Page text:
Previously we talked about Planning and Estimation. These estimation techniques are traditionally used at the beginning of a project, but are immensely useful as periodic techniques for measuring progress.
We observed that during the generation process, we also create errors, whose correction is a generation process and so on. In good programmes this recursion is finite, and measurement of the number and rate of iterations, and their place relative to plan, can provide us with key progress and process indicators.
By observing the number of versions of a component generated (information drawn from the version control system) and relating it to the (programme plan) planned timing, you can understand when errors are being detected/corrected. If this has more iterations than you expect, the component may be too complex or the developer immature, say. If those iterations occur later than the plan, then the component development may be running late, or be insufficiently tested (which may be a fault of either development or test environment).
These trigger signal can usefully lead us to investigate the component, the development /test environments or the skills of the members of the team. If several components are assigned to the same team members the skill association may be evident; if all components, irrespective of team members, show the same propensity for iteration rates then it is likely the processes or environment is inadequate.
Software programme management is about identifying and fixing root causes of deviation to programme, rather than just about progress chasing. The manufacturing stages of software engineering are its processes and a careful watch should be maintained on both input quality and output as a measure of the process’ efficacy. Resource levels, skill requirements and lean processes are outputs from running a software programme that can be re-used as seed for a new programme, or for ensuring realistic planning of the programme.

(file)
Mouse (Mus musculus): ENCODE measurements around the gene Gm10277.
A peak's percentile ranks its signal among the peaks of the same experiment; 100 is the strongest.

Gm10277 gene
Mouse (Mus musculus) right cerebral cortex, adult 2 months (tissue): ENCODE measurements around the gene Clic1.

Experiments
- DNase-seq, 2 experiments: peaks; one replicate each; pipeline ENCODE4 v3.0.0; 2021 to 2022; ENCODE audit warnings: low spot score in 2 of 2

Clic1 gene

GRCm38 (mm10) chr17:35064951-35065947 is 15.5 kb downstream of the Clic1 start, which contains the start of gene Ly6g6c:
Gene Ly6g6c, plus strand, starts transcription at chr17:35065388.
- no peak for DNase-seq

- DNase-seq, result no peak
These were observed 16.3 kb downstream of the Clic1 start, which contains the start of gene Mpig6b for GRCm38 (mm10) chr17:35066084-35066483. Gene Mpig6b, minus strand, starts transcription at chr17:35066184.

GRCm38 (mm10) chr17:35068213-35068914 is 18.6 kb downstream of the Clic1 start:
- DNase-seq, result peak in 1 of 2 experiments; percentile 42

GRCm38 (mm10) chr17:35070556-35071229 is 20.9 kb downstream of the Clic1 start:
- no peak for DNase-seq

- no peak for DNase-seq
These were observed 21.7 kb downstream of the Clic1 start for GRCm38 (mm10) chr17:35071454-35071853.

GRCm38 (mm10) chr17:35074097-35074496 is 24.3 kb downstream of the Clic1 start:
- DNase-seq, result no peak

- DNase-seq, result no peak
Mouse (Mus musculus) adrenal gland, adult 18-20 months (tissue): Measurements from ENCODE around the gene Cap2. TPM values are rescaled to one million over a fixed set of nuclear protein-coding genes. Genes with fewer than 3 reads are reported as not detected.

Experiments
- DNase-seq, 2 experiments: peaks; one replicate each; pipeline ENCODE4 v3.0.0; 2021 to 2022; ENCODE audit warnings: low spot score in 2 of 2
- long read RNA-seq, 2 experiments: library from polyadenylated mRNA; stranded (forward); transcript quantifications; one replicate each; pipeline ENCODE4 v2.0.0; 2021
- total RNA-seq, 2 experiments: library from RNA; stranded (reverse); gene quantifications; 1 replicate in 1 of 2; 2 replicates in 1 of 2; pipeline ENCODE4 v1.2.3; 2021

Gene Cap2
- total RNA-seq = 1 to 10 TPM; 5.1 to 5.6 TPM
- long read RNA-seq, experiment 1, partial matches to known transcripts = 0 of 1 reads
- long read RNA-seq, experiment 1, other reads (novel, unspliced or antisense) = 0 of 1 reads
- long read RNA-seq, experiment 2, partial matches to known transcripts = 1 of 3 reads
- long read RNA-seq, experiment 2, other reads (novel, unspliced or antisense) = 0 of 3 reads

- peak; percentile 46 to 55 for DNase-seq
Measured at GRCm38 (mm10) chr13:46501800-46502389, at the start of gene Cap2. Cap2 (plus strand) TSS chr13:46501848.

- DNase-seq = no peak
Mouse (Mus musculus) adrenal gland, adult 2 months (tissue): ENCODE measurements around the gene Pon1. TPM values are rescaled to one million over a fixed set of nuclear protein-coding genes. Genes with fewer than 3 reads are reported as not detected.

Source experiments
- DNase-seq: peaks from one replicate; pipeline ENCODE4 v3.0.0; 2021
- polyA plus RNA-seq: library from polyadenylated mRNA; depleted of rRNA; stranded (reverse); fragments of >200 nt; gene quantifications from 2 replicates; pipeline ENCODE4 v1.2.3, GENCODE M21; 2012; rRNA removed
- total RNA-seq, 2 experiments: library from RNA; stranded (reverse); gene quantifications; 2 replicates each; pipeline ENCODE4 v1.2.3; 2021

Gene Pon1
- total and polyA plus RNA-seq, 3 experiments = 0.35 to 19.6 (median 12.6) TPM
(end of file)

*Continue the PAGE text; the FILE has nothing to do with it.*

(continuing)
Earlier we showed that understanding where errors should be detected is key to planning. For instance, a self-contained component with a simple interface (e.g. a Maths function), would expect to be error free very close to generation; A message transport protocol, that relies on the interaction of 2 different pieces of hardware, and a series of lower level protocol stacks, is unlikely to be error free until significant system test.
Early development effort (in creation of error free components) should major on ‘infrastructure’, i.e. the primitive components and functions that are used by all other features. Failing to sufficiently test these components may seriously hamper future progress at higher levels of application.
Having a ‘slick’ change mechanism, that is suitably controlled, makes the development productive and efficient. No other process stage needs as much effort at being lean. Instrumenting this change process will provide all the valuable information from which the above metrics can be extracted and compared with the ‘expectation’ implied in the plan.
Careful control is required to differentiate causes of change, e.g. internal due to errors in implementation, refactoring due to not being able to accommodate a previously unaddressed requirement, or externally driven change. All will impact your development effort, but the project manager should have contingencies for the first two and be able to negotiate cost, programme etc changes for the last (even if still internal!). No change is for free, even scope reduction can cost money in a programme in which design effort has already been expended.
Now all you have to do is convince the business that your estimates and contingency are correct, including a statement on the assumed requirement that is addressed, and defensible, by reference to previous metrics and adjustments for the success or lack thereof on previous programmes.
Finally, it is never acceptable to arbitrarily cut costs or programme duration without a commensurate change in scope, skill capacity and capability, or risk.
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